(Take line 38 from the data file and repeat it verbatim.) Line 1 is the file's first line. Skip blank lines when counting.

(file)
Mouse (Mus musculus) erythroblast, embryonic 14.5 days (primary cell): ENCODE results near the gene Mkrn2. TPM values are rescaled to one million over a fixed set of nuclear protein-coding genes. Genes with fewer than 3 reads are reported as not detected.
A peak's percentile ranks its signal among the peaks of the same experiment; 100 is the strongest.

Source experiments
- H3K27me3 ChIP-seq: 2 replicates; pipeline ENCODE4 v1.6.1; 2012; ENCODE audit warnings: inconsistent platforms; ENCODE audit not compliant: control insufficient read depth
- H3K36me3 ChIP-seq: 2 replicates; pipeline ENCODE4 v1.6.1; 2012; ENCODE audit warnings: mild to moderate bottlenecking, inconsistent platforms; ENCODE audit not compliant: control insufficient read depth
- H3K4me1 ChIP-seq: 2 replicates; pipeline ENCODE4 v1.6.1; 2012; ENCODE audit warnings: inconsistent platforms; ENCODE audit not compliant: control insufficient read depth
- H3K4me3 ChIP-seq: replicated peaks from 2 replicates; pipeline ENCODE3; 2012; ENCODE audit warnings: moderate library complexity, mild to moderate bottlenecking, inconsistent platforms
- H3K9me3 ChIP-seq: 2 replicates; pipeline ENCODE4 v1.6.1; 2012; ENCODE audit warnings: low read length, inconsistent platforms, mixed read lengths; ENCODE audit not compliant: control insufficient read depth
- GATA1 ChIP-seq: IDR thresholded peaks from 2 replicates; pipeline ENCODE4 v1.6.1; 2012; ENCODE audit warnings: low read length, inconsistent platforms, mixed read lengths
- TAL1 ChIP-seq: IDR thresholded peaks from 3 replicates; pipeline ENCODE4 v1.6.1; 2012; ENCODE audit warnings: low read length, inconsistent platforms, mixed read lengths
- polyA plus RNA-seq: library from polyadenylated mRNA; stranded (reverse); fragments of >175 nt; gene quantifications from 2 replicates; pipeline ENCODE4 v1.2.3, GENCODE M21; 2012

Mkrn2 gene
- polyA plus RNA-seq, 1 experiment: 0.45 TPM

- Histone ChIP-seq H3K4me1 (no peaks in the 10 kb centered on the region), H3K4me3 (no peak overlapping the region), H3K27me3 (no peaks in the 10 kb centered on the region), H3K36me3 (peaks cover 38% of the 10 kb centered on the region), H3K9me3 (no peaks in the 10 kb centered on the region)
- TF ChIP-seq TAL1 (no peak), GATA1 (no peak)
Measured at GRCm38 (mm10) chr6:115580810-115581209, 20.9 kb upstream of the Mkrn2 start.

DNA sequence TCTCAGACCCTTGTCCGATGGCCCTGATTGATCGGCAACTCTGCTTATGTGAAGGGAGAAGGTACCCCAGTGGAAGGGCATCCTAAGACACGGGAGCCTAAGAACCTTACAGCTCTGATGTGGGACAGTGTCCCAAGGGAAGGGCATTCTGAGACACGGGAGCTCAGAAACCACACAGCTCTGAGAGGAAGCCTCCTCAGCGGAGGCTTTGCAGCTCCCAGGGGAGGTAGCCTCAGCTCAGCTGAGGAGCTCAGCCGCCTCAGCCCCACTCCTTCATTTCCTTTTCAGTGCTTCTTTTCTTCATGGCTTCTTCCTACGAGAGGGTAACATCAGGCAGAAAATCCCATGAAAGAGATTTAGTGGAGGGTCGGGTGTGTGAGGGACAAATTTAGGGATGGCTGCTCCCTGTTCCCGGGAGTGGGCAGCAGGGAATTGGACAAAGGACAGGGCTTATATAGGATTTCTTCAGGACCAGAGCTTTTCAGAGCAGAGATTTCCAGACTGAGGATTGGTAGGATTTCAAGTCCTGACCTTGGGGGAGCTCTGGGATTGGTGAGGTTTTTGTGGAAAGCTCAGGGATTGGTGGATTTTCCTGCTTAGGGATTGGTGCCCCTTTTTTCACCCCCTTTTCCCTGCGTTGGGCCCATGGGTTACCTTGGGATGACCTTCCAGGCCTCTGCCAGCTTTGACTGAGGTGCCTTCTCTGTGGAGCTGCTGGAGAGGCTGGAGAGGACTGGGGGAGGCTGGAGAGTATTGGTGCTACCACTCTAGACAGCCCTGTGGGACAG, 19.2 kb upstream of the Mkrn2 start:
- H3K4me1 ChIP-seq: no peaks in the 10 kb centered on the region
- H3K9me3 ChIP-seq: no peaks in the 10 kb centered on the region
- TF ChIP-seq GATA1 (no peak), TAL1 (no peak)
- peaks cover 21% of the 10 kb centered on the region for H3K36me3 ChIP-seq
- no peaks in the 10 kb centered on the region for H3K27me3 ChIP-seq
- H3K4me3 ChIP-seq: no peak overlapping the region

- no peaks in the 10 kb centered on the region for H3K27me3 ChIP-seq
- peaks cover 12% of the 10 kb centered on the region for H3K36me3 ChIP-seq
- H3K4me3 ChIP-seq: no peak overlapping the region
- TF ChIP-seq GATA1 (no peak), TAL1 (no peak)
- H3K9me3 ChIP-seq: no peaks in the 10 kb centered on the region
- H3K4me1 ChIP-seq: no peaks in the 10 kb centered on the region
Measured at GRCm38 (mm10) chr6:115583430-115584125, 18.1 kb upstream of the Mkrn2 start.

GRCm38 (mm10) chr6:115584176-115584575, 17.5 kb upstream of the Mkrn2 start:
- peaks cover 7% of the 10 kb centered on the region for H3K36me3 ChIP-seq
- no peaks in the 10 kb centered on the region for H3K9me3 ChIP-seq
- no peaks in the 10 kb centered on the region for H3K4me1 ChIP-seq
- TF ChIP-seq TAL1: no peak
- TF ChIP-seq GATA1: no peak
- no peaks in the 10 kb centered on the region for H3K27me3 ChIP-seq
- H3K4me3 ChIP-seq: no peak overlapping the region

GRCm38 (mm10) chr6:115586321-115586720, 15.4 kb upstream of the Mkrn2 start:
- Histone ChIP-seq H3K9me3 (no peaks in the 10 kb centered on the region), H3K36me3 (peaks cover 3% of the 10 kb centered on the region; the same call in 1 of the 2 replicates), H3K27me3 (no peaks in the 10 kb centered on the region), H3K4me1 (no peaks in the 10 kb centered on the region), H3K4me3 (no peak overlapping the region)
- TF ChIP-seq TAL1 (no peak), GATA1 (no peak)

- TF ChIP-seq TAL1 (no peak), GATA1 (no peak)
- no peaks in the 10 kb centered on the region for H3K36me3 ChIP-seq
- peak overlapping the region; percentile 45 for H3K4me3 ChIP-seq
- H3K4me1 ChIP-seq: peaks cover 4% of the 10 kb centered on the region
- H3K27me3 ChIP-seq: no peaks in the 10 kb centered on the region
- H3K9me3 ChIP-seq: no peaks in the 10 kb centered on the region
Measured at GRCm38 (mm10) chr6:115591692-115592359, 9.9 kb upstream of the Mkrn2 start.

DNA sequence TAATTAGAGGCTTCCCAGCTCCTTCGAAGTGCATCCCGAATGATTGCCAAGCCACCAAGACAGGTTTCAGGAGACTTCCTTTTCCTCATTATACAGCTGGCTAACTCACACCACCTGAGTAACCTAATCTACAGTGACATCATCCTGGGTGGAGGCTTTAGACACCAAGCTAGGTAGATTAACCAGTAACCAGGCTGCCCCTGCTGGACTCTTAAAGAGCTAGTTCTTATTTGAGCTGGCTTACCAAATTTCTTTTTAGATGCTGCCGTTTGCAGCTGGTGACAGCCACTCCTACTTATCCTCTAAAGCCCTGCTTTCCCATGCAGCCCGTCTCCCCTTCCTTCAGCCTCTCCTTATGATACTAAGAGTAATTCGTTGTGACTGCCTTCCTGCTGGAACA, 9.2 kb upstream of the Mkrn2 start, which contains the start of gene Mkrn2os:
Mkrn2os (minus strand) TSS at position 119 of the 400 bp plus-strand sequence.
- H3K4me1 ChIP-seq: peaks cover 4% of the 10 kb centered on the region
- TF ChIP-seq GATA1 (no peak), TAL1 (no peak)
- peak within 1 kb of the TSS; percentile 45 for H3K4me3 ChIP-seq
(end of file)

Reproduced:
- H3K4me3 ChIP-seq: no peak overlapping the region